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Procrustes, also known as ‘the stretcher’, was a Greek
robber dwelling in Attica.

He had a residence on ‘the sacred way’ between Athens
and Eleusis. In his residence was an iron bed in which he invited every traveller
who passed by to spend the night. If the traveller was shorter than the bed, he
stretched him by hammering or racking the body to fit; and if he was longer
than the bed, he cut off the legs to make the body fit the bed’s length. In
either event, the victim died due to Procrustes intolerance for differences.

In recent weeks, our renditions of Procrustes have been
unveiled, and they range from heads of schools to the Judiciary. The first
unveiling began when a school presented a student who professes the Rastafarian
faith with a double bind, when they asked her to choose between shaving her
hair or leaving the school.  After a
court ruling, the girl has since been readmitted.

The second was through an unrelated ruling that was
made by the Supreme Court that allowed a certain school to bar Muslim girl students from wearing hijab, which is a veil that covers their head and chest, citing that it was
against their uniform policy. The third was the rare inquietude displayed by the
Chief Justice during the conference on corruption, where he lamented about his
salacious depiction by bloggers. The common denominator in all the three is the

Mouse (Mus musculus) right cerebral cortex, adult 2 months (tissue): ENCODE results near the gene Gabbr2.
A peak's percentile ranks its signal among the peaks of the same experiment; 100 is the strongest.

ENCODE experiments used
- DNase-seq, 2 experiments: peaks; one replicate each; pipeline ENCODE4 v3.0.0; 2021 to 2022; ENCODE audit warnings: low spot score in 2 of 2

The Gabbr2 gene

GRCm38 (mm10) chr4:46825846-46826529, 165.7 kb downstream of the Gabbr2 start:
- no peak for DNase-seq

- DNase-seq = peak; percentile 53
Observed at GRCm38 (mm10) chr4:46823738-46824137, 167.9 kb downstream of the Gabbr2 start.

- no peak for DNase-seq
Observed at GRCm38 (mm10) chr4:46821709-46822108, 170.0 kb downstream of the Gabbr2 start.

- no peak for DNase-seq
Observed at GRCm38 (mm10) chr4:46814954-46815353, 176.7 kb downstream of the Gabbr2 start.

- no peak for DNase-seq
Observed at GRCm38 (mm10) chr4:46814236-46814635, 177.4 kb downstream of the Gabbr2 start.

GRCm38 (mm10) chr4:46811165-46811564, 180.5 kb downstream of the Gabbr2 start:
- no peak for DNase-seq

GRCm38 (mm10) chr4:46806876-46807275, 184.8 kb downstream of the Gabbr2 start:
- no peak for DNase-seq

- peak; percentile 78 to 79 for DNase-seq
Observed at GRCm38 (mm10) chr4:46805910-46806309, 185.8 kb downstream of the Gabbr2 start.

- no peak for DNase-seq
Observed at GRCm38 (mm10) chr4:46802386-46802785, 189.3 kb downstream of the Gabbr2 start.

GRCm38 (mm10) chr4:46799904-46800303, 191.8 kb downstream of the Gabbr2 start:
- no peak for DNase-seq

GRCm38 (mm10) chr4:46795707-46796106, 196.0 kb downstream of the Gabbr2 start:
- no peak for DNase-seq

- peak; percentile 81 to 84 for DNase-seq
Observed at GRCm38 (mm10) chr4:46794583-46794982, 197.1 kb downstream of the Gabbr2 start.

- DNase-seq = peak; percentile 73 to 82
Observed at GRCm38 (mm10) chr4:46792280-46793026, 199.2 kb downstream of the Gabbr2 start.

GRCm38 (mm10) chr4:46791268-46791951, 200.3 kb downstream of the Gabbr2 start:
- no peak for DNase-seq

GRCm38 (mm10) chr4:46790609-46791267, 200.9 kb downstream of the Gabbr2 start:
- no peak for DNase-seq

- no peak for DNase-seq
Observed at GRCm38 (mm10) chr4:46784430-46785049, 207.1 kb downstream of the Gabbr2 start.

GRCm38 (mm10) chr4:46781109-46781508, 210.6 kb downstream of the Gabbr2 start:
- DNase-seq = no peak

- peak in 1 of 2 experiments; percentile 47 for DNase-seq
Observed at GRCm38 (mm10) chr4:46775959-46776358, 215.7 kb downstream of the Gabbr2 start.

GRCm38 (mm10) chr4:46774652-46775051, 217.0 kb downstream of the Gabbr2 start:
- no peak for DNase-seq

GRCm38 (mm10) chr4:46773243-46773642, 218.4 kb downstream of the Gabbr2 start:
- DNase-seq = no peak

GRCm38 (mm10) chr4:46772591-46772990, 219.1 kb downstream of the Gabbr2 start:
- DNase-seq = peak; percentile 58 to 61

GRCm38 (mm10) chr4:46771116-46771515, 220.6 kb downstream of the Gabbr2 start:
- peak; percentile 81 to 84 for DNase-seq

intolerance for differences. And like Procrustes, there is a desire from all
parties to want to stretch those who do not fit in their ‘bed’ or cut off their
legs if they are too long.

According to the Legatum Prosperity Index that ranks
countries according to how much personal freedom their citizens enjoy based on
criteria such as freedom of speech, religion and social tolerance, among other
variables, Kenya ranks 97th globally and seventh in sub-Saharan
Africa. Based on this data, we can conclusively say Kenya is fairly tolerant.
And this was buttressed by President Uhuru Kenyatta as he sought to advice the
Chief Justice to accept and move on with the unwarranted insults from bloggers,
as everyone else has.

However, as Karl Popper, the Austrian-British professor
and one of the most influential philosophers of science stated in his book, The Open Societies and Its Enemies, that
unlimited tolerance leads to the disappearance of tolerance. He went on to say
that if we extend unlimited tolerance even to those who are intolerant, if we
are not prepared to defend a tolerant society against the onslaught of the
intolerant, then the tolerant will be destroyed, and tolerance with them. 

To deconstruct Popper’s thinking means that if we
demand unlimited tolerance, then we need to be ready to tolerate the most awful
ideas and acts that occur within our society. When we are asked to tolerate
something that is at the expense of someone else’s existence or well-being,
tolerating such ideas and acts is a tacit endorsement by ourselves, and we
should therefore not complain about them.